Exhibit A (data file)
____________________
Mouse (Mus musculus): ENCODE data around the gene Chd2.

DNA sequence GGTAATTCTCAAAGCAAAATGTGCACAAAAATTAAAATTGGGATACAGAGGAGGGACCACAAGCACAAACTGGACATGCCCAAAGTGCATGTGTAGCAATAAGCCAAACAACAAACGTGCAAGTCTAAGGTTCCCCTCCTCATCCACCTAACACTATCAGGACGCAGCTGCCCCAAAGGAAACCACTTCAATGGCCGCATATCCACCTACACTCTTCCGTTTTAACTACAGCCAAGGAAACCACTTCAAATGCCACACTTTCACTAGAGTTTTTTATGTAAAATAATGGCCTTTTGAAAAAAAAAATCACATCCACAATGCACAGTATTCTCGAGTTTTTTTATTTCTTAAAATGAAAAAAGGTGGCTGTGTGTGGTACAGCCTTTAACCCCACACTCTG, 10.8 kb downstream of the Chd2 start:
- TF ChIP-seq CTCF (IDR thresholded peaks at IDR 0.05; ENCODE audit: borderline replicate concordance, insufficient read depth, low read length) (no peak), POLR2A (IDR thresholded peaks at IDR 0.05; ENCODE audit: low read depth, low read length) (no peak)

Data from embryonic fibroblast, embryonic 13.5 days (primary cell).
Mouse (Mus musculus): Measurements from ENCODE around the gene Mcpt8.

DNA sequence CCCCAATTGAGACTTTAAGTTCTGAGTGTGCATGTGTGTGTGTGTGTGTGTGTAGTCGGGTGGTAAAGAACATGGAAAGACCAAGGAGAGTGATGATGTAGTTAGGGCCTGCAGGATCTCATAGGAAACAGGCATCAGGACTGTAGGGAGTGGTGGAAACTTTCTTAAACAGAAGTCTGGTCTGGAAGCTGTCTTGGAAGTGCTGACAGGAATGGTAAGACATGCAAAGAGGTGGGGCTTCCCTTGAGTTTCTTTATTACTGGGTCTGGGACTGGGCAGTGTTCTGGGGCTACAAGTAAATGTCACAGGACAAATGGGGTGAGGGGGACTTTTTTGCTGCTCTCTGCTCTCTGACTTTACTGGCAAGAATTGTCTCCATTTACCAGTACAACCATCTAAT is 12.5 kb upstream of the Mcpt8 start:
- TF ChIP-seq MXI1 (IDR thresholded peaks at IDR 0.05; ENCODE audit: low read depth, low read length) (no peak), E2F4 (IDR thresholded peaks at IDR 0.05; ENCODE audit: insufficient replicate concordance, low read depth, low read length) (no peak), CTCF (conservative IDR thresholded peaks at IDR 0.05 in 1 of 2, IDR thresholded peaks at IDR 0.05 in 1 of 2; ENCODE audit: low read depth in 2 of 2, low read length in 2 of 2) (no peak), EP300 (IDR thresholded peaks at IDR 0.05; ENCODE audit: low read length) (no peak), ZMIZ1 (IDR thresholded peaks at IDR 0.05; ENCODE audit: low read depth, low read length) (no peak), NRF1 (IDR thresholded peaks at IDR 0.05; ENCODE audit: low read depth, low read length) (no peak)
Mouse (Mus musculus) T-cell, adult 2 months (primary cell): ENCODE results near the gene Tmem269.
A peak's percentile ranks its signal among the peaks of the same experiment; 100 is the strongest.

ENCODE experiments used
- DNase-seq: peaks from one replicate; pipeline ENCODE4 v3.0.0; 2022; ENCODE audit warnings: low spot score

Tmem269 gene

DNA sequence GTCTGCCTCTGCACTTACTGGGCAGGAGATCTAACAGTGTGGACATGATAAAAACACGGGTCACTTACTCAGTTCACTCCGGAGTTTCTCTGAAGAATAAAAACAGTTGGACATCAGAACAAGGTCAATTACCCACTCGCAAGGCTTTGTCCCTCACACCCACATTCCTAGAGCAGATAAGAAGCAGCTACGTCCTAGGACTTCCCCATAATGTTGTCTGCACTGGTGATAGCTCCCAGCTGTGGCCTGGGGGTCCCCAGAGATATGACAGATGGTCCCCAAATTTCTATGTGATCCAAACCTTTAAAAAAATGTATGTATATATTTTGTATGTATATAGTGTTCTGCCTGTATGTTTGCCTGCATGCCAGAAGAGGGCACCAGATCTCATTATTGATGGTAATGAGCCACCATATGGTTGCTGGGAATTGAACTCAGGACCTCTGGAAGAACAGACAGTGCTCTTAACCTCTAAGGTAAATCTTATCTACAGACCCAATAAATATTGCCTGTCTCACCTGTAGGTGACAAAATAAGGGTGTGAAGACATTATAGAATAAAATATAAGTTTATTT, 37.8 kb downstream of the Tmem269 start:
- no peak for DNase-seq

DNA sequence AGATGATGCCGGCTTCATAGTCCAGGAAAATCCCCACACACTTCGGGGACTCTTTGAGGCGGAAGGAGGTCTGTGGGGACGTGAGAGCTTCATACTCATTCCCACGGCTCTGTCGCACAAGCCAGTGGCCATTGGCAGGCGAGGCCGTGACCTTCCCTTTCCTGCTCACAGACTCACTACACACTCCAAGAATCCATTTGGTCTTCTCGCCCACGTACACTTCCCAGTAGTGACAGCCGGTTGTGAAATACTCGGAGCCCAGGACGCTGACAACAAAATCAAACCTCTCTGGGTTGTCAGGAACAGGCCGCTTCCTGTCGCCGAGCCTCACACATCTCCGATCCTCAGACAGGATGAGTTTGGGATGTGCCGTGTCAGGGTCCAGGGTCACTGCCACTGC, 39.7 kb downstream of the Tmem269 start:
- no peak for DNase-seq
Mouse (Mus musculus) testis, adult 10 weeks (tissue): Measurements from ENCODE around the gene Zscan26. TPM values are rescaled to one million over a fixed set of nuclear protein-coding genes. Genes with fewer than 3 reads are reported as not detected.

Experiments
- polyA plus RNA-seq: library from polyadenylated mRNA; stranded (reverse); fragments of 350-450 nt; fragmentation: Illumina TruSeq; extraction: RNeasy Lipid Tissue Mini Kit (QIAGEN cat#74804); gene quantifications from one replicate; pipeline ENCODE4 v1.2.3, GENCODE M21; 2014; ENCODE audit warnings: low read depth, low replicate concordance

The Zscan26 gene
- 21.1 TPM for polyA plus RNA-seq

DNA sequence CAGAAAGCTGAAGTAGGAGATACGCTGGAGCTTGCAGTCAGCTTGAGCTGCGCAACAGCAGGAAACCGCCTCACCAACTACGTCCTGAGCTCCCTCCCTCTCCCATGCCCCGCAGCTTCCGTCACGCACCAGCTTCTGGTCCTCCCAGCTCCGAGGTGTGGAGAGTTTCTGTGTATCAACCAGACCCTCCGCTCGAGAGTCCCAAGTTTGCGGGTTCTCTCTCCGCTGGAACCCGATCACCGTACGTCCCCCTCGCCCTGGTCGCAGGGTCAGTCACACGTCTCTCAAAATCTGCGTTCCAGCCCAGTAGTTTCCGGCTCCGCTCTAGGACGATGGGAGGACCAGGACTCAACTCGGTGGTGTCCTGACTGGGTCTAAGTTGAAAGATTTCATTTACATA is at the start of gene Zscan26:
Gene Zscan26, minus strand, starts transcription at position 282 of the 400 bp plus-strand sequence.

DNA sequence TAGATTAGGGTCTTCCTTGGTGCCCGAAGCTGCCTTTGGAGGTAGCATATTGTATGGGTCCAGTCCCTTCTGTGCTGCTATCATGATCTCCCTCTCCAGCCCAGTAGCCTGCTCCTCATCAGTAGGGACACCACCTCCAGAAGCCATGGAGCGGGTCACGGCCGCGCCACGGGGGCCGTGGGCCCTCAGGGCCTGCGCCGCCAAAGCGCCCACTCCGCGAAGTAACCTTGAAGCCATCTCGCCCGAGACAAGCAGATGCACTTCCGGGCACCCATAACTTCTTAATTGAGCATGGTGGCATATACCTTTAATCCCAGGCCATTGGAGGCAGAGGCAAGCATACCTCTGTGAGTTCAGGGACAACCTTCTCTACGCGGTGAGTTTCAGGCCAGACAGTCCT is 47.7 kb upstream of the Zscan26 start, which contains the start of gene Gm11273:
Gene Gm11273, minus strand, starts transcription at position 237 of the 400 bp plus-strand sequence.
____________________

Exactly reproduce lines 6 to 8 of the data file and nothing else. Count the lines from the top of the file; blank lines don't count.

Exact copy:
DNA sequence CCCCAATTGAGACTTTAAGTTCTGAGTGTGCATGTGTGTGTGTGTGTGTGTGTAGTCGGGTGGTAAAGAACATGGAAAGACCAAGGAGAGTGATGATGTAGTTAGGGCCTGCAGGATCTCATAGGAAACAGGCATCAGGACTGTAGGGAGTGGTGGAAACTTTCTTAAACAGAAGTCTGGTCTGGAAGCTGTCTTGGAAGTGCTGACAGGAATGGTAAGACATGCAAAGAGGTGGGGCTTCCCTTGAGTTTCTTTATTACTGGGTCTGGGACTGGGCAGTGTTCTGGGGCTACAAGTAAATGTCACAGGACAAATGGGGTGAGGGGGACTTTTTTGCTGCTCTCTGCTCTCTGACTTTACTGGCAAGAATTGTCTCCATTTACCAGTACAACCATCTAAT is 12.5 kb upstream of the Mcpt8 start:
- TF ChIP-seq MXI1 (IDR thresholded peaks at IDR 0.05; ENCODE audit: low read depth, low read length) (no peak), E2F4 (IDR thresholded peaks at IDR 0.05; ENCODE audit: insufficient replicate concordance, low read depth, low read length) (no peak), CTCF (conservative IDR thresholded peaks at IDR 0.05 in 1 of 2, IDR thresholded peaks at IDR 0.05 in 1 of 2; ENCODE audit: low read depth in 2 of 2, low read length in 2 of 2) (no peak), EP300 (IDR thresholded peaks at IDR 0.05; ENCODE audit: low read length) (no peak), ZMIZ1 (IDR thresholded peaks at IDR 0.05; ENCODE audit: low read depth, low read length) (no peak), NRF1 (IDR thresholded peaks at IDR 0.05; ENCODE audit: low read depth, low read length) (no peak)
Mouse (Mus musculus) T-cell, adult 2 months (primary cell): ENCODE results near the gene Tmem269.